the most salient issues in the 2003 Shinui campaign was the need
for the establishment of a secular coalition between Israel's
three largest secular parties (Likud, Labor and Shinui) and the
exclusion of all ultra orthodox members from such a coalition.
Such rhetoric might seem extreme to the outside spectator, yet,
it serves as a strong indicator of the saliency of the religion
and state issue in the state of Israel.
Guy Golan is completing his doctorate at the University of Florida and will
join the faculty at the Louisiana State University this fall.
Faith and Doubt at Ground
Cecile S. Holmes
University of South Carolina
than a year after Sept. 11, 2001, the tragic memories linger.
For some victims who lost loved ones, they circle like vultures,
eager to attack wounded prey. For others, memories of the image
of the collapse of the World Trade Center's twin towers simply
remain on the edge of consciousness, always sparking more questions.
new PBS Home Video, Faith and Doubt at Ground Zero, revives
a discussion of American spirituality that began after the terrorist
attacks and, in some quarters, has never really ceased.
the New York writer who lost her husband, a fireman, the attacks
marked the beginning of silence in her relationship with God,
she says on the video. The God she once thanked gratefully for
her life's blessings now seems eons away, unhearing and uncaring.
For the Muslim parents whose daughter and son-in-law perished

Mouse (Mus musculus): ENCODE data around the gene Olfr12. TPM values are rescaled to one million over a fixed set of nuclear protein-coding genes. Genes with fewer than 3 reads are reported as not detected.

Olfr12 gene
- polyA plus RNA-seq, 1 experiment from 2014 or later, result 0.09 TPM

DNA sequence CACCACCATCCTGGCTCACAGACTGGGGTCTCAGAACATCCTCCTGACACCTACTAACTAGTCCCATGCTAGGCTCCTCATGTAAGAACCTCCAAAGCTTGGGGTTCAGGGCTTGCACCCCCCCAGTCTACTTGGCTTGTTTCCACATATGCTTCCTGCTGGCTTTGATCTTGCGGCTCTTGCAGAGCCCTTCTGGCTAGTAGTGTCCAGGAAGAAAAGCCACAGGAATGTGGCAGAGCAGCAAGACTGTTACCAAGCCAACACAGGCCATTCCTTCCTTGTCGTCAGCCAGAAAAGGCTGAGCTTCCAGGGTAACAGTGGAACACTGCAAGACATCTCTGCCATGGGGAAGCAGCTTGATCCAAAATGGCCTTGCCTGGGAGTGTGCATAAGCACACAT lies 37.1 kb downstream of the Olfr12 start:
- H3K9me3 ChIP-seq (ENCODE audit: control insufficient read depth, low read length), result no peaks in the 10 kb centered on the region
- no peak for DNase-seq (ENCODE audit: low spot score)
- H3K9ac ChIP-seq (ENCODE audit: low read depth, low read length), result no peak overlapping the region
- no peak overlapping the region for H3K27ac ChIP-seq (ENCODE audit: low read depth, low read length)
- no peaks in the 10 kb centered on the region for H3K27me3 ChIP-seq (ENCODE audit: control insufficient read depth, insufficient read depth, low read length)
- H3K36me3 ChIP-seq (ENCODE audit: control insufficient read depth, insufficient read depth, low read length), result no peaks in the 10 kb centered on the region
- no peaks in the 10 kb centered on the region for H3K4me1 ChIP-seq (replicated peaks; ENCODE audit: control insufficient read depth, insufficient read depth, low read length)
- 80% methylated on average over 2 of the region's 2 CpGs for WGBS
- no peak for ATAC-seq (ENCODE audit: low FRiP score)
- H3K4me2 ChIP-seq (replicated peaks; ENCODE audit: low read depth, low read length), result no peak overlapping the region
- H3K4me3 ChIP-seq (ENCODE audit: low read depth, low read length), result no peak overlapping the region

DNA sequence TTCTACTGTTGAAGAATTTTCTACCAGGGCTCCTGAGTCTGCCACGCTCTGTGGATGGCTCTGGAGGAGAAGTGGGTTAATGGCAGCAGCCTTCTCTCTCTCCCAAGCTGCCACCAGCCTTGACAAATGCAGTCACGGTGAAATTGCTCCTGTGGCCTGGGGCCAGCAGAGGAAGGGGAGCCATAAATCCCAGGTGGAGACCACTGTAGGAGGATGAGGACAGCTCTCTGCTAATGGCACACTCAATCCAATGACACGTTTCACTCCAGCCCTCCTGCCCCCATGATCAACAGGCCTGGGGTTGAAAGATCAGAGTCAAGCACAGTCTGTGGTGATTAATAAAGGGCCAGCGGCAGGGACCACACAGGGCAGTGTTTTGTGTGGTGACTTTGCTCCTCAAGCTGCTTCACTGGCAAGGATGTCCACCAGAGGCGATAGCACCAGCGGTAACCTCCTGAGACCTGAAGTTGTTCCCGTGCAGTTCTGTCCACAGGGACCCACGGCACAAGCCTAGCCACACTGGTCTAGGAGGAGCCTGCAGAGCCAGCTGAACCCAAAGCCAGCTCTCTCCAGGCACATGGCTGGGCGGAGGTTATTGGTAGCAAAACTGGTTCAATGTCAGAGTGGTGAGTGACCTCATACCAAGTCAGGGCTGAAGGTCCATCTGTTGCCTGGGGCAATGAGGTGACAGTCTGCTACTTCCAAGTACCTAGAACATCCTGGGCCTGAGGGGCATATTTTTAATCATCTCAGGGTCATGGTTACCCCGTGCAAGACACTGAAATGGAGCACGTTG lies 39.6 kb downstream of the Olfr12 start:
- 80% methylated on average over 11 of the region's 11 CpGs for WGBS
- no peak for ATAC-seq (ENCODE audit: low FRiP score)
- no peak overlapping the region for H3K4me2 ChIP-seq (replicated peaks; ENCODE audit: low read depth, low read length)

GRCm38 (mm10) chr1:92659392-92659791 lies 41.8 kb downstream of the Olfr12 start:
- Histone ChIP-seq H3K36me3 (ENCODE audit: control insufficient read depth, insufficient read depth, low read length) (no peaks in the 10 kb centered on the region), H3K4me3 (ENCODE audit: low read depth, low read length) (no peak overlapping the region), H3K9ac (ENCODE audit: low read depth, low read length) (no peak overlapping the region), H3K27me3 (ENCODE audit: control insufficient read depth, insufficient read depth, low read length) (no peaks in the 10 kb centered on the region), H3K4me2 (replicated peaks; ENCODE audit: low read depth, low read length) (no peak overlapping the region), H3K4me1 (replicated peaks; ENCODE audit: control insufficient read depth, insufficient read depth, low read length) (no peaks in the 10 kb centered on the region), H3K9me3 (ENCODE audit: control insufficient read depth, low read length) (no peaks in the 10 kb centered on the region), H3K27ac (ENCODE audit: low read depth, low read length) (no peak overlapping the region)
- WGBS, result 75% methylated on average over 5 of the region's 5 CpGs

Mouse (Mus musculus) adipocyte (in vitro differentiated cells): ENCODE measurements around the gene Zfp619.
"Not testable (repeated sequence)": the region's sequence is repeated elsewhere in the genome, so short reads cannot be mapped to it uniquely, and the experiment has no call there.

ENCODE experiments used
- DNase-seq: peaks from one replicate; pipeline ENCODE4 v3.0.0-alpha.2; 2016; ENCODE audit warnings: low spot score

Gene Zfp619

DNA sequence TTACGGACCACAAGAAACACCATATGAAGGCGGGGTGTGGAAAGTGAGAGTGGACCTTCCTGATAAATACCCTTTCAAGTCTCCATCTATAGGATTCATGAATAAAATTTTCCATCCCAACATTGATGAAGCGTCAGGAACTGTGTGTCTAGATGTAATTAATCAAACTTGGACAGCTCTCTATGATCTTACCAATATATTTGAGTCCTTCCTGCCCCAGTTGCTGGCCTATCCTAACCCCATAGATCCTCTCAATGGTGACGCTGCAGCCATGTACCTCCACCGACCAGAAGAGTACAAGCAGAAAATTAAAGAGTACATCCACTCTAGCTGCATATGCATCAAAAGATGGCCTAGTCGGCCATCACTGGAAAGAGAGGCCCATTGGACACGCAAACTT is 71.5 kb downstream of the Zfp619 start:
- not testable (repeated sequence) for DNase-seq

in the attacks, the only reassurance after hours of prayer is
that their beloved child is with Allah. For the photographer
who ponders the meaning of Sept. 11, raising the questions merely
raises more questions.
with others whose voices are heard in this well-done production
(for sale at www.pbs.org)
the photographer sees his understanding of life, faith and God
forever changed. But he is uncertain in what direction. He says
he didn't believe in a God who pushed cars over cliffs with his
little finger, but saw the Almighty on "A much grander " scale. "What
has happened after Sept. 11 is I wish for the opposite. I wish
I had a God I could access."
unknowable nature of God is explored throughout the video. While
the images shown and the opinions expressed are sometimes disturbing,
the program is tastefully done. It offers an apt starting point
to begin any discussion of faith and doubt, whether that conversation
revolves around the personal issues or national concerns.
Cecile S. Holmes is the former religion editor at The Houston Chronicle
and assistant professor of journalism at the University of South Carolina.
Copyright 2003 Cecile S. Holmes. Used by permission.